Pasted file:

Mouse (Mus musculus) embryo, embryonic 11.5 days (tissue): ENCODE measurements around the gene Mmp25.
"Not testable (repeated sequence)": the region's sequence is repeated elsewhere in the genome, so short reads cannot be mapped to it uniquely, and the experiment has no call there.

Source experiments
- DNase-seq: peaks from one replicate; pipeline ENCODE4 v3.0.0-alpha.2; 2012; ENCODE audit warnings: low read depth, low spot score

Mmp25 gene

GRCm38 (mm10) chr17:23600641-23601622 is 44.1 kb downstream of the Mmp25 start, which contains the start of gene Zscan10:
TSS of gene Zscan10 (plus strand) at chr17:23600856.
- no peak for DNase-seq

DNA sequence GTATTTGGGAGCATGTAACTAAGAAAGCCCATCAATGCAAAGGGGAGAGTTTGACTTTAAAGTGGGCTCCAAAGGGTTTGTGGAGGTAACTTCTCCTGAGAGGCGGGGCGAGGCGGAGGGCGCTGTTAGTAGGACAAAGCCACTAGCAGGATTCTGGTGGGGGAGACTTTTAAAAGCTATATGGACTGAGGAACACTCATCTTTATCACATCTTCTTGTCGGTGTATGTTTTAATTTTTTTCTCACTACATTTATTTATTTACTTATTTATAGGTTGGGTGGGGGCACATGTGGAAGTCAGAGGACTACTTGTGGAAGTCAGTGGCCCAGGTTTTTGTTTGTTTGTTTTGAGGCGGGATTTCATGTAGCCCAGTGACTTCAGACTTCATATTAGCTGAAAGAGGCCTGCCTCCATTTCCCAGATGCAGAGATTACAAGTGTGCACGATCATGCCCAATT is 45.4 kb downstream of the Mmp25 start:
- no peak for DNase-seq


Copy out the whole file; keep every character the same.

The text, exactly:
Mouse (Mus musculus) embryo, embryonic 11.5 days (tissue): ENCODE measurements around the gene Mmp25.
"Not testable (repeated sequence)": the region's sequence is repeated elsewhere in the genome, so short reads cannot be mapped to it uniquely, and the experiment has no call there.

Source experiments
- DNase-seq: peaks from one replicate; pipeline ENCODE4 v3.0.0-alpha.2; 2012; ENCODE audit warnings: low read depth, low spot score

Mmp25 gene

GRCm38 (mm10) chr17:23600641-23601622 is 44.1 kb downstream of the Mmp25 start, which contains the start of gene Zscan10:
TSS of gene Zscan10 (plus strand) at chr17:23600856.
- no peak for DNase-seq

DNA sequence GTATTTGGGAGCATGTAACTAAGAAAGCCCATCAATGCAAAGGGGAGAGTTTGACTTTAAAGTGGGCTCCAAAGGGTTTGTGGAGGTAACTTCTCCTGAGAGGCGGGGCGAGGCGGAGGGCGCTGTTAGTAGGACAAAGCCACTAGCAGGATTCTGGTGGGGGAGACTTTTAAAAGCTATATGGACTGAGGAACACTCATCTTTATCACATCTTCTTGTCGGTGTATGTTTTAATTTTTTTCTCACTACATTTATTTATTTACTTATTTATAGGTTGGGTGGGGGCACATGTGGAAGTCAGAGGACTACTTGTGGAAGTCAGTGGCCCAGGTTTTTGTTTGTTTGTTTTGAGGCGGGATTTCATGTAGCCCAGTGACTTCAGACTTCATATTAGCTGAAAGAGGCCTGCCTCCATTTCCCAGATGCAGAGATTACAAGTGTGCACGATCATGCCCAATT is 45.4 kb downstream of the Mmp25 start:
- no peak for DNase-seq